Haiti is recognised as a water-stressed country, constantly confronting water scarcity issues. Often, some areas of Haiti can go for weeks without any rain, making it extremely difficult for families who find their local water sources drying up.
Even when it does rain, less than 10% of the population is served with piped water, meaning that children often have to miss school to walk miles to collect the water their families need just to get through the day.
To turn this around, we regularly develop new water lines to marginalised communities, which previously had scarce access to the water they need. In 2018, for example, we are working to pump water to a new station in the area of Pointe Est on the island of Île à Vache, where 250 families lack access to clean water; two large water tanks will also be installed to ensure that water can be safely collected and reserved for times of drought. Currently forced to travel long distances to collect water to nourish their land and use in everyday activities, such as for washing, this project will make an enormous difference to each of these families.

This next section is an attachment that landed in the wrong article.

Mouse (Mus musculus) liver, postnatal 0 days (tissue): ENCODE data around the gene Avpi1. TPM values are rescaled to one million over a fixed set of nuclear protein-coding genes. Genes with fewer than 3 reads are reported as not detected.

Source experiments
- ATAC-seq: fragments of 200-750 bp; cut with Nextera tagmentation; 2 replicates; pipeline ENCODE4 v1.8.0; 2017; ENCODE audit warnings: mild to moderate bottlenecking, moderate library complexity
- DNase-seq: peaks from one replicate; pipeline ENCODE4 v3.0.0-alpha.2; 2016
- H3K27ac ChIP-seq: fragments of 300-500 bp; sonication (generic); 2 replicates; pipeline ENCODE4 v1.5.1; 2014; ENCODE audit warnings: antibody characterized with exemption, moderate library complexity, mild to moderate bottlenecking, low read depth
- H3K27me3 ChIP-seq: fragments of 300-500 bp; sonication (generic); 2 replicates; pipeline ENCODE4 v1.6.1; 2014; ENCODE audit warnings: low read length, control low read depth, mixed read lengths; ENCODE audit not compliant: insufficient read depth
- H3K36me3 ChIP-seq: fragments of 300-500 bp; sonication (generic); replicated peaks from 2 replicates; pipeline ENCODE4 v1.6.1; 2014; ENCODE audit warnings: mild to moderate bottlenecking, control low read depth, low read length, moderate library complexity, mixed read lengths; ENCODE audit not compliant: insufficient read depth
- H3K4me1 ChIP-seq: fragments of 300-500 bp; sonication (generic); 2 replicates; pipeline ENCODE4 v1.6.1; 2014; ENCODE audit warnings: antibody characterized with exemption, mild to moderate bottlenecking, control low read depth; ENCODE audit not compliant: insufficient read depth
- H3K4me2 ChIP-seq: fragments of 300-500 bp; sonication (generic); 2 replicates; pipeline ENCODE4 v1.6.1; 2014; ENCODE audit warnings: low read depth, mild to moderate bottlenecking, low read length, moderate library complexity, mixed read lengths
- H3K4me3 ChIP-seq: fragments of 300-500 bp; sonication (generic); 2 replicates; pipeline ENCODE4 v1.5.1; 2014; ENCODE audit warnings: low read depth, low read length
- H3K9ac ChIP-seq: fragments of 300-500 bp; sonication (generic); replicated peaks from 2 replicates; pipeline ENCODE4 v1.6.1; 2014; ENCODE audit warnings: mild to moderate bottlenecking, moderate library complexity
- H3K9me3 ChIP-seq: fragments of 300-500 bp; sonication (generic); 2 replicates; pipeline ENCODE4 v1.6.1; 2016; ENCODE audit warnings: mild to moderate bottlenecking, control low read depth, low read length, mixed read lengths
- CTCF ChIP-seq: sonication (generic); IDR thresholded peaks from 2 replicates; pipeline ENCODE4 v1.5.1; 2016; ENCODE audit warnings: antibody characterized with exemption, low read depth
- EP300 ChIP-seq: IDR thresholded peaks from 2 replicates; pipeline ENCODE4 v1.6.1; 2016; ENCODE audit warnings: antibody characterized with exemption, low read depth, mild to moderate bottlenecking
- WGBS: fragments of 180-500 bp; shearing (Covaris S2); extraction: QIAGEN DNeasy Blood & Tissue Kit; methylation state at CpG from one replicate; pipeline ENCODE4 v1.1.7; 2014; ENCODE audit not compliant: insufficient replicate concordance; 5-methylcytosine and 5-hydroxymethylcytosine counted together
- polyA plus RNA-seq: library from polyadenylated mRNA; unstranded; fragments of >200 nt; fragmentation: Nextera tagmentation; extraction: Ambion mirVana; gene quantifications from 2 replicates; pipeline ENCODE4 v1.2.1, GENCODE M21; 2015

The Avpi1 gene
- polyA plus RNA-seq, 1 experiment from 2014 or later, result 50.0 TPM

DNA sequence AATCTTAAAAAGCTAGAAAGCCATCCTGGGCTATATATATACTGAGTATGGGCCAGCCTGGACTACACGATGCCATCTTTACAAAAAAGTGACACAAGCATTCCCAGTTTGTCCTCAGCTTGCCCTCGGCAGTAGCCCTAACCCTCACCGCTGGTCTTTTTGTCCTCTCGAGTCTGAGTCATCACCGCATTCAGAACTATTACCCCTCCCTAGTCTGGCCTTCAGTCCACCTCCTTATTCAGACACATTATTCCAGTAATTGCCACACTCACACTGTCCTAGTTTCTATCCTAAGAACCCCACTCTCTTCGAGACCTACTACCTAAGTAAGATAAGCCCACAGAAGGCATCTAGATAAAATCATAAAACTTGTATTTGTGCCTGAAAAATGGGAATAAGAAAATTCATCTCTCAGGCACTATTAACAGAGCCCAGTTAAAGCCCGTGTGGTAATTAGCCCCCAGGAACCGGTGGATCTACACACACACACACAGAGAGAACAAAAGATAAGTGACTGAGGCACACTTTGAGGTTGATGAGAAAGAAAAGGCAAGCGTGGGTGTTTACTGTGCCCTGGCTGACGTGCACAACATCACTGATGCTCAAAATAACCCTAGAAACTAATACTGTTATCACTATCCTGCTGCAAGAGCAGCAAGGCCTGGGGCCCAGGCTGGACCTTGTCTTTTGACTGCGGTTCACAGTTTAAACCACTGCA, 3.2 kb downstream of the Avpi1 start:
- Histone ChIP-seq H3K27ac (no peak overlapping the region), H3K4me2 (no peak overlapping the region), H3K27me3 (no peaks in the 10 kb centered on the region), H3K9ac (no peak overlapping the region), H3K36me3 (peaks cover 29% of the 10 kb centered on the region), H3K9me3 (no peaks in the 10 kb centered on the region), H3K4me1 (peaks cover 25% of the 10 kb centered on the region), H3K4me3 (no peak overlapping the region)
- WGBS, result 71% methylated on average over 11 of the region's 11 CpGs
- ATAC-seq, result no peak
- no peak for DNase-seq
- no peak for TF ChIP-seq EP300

This project builds on work completed in 2017, when we developed a new line to pump water to the rural area of Gros Morne on the island, building a large water storage tank nearby which 70 farmers now use to irrigate their land: this improve their crops and increases their harvests, and saves them vast amounts of time and energy as well.
Meanwhile, in 2016, we provided 45 water harvesting units to families on the island, so that they could gather and store rainwater to use in their daily lives. As well as supplying the tanks, we sourced gutters and employed local people to install all of the equipment.
Access to water remains a challenge right across Haiti, but our water harvesting project goes far in supporting this community to overcome it.